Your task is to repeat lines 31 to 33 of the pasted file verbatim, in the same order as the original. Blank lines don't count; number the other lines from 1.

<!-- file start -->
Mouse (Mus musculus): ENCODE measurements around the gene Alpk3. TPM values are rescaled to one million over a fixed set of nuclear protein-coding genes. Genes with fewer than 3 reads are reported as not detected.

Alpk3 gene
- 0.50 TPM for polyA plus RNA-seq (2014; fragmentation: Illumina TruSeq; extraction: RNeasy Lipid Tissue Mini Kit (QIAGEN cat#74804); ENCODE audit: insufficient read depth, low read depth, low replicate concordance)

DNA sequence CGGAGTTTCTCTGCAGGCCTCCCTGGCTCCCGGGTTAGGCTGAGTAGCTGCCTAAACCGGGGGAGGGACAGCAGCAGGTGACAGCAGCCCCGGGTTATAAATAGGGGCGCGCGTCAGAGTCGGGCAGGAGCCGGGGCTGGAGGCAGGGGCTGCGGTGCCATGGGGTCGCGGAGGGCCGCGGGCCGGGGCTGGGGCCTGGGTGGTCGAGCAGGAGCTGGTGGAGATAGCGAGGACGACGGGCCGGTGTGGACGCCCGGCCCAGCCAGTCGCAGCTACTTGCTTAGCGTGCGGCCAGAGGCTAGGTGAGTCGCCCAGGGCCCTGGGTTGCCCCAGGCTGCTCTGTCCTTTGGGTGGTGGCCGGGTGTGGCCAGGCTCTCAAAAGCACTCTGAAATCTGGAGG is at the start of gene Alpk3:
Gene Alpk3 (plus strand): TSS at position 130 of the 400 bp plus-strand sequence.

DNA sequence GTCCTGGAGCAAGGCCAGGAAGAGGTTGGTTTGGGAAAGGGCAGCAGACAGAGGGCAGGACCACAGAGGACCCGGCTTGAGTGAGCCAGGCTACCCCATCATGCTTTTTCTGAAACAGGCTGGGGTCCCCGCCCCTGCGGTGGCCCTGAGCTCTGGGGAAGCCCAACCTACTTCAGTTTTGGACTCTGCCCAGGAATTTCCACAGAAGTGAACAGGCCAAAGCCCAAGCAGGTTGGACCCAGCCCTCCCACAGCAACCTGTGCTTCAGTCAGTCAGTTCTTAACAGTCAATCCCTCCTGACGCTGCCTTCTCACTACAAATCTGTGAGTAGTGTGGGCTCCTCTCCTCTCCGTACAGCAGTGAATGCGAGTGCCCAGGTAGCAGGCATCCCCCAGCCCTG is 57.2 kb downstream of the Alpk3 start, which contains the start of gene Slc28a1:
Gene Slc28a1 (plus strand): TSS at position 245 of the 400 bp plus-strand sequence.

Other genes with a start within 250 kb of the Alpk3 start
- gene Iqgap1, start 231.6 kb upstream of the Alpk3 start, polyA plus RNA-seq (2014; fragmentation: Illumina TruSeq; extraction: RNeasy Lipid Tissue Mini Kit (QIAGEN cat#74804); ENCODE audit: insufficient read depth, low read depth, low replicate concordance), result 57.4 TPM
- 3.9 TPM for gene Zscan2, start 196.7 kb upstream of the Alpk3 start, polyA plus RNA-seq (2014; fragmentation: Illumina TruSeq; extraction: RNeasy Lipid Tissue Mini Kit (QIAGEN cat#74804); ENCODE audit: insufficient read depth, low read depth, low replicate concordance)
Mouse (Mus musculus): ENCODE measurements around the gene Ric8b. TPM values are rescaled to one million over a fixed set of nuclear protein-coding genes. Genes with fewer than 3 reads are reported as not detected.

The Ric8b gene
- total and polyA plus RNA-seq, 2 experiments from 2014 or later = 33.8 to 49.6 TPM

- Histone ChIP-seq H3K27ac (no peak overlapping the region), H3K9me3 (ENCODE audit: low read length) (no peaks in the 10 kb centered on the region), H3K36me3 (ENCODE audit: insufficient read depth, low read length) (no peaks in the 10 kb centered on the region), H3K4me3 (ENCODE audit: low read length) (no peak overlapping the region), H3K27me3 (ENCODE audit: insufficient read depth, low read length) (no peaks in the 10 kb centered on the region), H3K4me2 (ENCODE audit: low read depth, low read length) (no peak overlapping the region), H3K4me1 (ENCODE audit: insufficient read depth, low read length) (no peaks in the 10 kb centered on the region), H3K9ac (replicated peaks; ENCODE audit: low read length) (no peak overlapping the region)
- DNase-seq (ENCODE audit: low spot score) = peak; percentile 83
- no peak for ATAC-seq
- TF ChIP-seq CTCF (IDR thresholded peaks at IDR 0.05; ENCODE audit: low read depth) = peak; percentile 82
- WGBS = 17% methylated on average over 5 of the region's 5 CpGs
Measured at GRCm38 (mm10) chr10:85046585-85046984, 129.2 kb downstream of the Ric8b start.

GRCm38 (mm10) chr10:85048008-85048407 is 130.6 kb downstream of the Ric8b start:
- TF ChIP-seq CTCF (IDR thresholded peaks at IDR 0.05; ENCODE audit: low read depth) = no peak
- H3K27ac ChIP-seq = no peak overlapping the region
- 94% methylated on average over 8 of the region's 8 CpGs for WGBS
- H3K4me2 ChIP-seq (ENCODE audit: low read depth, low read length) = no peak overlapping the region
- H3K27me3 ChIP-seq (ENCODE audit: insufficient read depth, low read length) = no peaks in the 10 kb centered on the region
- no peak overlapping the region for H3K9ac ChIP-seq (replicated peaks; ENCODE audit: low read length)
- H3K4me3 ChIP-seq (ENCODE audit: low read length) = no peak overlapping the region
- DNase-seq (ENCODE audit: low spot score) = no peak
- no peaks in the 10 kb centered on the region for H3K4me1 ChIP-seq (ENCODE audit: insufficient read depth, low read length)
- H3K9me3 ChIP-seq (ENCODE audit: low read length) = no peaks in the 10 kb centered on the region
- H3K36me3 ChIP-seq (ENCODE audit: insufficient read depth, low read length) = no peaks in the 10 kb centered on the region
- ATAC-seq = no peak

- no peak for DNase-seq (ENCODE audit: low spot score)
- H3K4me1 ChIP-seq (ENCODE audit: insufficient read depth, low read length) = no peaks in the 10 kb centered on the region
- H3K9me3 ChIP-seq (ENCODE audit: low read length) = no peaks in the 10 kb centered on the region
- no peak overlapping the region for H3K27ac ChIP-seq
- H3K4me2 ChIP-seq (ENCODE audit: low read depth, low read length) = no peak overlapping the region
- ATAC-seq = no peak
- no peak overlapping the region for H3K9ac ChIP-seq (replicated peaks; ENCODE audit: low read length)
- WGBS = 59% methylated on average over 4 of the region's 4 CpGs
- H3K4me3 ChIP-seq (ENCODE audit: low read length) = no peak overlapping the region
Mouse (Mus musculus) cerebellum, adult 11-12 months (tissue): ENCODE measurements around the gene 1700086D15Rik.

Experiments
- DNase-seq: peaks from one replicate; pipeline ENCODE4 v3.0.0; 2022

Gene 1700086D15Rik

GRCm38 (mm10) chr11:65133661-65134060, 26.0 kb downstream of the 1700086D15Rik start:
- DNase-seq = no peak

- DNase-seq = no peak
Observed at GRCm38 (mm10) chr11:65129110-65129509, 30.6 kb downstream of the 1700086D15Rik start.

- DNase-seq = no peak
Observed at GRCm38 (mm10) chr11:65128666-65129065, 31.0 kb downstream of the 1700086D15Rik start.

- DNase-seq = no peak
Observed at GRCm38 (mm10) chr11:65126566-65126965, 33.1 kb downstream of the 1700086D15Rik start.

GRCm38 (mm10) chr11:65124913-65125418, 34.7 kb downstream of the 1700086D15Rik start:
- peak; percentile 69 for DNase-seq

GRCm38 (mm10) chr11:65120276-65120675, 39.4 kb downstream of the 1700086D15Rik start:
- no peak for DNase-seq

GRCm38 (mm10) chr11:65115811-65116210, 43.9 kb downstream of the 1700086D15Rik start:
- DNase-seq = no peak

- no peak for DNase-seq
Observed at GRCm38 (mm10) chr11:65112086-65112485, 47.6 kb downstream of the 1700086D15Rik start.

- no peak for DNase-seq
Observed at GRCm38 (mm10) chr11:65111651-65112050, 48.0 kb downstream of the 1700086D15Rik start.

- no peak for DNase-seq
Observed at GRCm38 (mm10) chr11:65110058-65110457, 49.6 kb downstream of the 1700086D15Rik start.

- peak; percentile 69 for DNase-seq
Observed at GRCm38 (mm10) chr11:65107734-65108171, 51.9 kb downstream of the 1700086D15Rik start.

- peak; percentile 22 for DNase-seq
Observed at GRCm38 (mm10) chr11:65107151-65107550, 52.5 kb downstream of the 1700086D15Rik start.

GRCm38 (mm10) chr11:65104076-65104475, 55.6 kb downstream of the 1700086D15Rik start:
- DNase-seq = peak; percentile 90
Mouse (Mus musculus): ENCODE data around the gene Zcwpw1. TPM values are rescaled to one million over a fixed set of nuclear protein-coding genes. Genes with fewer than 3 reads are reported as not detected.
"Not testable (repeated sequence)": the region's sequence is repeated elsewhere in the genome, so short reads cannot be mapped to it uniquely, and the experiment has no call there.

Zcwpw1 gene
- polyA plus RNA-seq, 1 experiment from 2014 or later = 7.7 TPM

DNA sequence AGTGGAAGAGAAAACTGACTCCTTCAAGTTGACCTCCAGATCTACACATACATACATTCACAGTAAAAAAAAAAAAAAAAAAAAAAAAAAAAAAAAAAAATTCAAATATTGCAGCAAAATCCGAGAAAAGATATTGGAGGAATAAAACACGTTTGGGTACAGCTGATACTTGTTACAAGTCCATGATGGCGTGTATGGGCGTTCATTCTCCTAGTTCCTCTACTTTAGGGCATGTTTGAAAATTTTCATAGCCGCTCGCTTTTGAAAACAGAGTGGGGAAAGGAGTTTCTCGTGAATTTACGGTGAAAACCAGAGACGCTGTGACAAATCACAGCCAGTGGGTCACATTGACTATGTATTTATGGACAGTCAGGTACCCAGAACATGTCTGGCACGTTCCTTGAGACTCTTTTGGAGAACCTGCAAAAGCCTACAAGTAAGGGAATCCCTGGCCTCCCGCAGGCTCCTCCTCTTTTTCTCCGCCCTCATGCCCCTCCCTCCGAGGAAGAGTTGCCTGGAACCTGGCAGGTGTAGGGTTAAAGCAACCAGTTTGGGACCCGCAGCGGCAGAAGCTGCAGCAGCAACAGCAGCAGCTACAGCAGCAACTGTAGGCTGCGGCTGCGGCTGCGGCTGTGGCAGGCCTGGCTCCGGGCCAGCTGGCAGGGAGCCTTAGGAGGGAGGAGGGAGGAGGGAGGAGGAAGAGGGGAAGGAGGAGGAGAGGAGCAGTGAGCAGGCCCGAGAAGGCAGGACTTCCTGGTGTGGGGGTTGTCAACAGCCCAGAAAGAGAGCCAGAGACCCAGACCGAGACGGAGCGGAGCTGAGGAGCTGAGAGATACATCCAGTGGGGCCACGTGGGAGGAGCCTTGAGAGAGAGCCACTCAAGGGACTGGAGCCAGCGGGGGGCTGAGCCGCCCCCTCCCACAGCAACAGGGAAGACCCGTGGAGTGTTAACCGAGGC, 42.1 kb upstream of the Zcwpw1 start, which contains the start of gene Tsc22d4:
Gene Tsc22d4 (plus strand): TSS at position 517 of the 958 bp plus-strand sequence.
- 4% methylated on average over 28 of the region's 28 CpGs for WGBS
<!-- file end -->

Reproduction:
- H3K36me3 ChIP-seq (ENCODE audit: insufficient read depth, low read length) = no peaks in the 10 kb centered on the region
- ATAC-seq = no peak

- no peak for DNase-seq (ENCODE audit: low spot score)